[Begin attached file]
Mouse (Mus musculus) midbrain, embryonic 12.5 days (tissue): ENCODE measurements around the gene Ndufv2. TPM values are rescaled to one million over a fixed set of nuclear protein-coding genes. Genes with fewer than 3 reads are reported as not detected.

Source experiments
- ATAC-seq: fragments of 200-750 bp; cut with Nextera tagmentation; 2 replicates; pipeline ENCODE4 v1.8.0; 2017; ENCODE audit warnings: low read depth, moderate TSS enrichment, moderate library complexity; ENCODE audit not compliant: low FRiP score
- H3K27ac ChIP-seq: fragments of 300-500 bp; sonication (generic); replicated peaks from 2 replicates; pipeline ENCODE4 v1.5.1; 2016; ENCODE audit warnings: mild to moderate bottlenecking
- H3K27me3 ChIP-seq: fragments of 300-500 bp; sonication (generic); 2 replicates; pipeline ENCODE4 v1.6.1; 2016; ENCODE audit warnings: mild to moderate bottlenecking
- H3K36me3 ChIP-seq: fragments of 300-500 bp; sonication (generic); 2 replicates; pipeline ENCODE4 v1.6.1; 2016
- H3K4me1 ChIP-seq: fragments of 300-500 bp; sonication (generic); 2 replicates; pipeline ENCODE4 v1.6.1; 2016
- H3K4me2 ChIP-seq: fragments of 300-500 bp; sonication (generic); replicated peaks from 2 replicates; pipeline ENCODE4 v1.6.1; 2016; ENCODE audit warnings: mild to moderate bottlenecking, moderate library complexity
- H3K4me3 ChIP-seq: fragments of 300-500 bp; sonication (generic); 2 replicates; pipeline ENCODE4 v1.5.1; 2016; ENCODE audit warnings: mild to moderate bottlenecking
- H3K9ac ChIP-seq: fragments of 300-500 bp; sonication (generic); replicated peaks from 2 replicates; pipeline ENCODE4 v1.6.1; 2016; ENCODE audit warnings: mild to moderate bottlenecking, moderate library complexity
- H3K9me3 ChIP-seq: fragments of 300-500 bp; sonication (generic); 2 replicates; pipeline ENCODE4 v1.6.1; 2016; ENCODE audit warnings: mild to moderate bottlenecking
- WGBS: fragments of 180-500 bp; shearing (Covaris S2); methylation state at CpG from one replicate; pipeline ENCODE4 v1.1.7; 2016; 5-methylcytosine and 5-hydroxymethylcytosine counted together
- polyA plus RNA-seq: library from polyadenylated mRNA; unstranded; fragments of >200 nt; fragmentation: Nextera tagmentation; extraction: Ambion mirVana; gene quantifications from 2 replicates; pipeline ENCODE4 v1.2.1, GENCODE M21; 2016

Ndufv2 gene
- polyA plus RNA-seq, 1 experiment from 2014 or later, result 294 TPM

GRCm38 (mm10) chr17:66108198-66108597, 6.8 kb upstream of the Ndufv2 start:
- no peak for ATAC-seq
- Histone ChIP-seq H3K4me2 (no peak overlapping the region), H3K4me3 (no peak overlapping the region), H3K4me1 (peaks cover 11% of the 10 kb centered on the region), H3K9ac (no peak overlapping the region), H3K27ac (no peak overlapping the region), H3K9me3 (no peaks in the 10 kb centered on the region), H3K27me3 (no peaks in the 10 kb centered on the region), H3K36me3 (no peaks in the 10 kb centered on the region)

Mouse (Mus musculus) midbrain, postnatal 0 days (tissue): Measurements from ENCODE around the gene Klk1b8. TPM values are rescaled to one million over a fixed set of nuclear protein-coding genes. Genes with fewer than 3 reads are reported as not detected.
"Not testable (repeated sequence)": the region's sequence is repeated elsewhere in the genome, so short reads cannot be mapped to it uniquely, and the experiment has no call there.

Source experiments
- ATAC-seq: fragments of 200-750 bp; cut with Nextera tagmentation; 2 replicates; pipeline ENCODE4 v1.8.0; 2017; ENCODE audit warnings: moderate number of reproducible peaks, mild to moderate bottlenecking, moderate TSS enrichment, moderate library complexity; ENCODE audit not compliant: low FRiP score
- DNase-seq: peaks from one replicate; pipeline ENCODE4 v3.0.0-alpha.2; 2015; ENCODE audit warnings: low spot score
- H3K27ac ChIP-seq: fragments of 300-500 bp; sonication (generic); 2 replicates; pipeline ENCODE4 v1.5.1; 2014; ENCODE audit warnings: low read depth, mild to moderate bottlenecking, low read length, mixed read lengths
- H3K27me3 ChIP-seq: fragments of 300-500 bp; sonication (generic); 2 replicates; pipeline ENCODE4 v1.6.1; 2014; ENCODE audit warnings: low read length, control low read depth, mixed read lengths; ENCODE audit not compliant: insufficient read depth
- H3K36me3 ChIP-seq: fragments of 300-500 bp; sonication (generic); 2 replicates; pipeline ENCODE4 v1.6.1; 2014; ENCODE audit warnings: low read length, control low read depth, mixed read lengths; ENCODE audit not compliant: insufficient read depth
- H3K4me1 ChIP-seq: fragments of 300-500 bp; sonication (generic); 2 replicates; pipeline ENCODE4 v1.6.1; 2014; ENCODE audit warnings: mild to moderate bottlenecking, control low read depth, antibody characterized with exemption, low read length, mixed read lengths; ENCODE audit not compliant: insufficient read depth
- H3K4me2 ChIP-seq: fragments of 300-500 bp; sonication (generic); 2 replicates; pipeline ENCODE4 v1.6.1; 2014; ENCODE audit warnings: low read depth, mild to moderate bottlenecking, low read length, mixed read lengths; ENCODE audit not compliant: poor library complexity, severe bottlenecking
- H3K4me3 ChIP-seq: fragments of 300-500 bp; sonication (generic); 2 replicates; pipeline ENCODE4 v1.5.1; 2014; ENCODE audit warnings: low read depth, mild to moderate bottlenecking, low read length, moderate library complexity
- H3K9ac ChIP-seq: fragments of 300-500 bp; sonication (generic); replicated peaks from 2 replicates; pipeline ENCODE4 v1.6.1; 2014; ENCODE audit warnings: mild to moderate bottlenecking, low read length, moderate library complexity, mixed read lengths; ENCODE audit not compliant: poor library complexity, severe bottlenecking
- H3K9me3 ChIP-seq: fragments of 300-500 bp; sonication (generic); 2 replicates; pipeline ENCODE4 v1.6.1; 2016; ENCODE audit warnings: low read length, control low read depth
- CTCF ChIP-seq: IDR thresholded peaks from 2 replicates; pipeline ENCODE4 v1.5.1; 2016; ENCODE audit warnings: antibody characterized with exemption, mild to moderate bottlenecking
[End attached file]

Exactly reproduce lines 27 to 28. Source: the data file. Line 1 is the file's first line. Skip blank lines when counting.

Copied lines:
- H3K4me1 ChIP-seq: fragments of 300-500 bp; sonication (generic); 2 replicates; pipeline ENCODE4 v1.6.1; 2014; ENCODE audit warnings: mild to moderate bottlenecking, control low read depth, antibody characterized with exemption, low read length, mixed read lengths; ENCODE audit not compliant: insufficient read depth
- H3K4me2 ChIP-seq: fragments of 300-500 bp; sonication (generic); 2 replicates; pipeline ENCODE4 v1.6.1; 2014; ENCODE audit warnings: low read depth, mild to moderate bottlenecking, low read length, mixed read lengths; ENCODE audit not compliant: poor library complexity, severe bottlenecking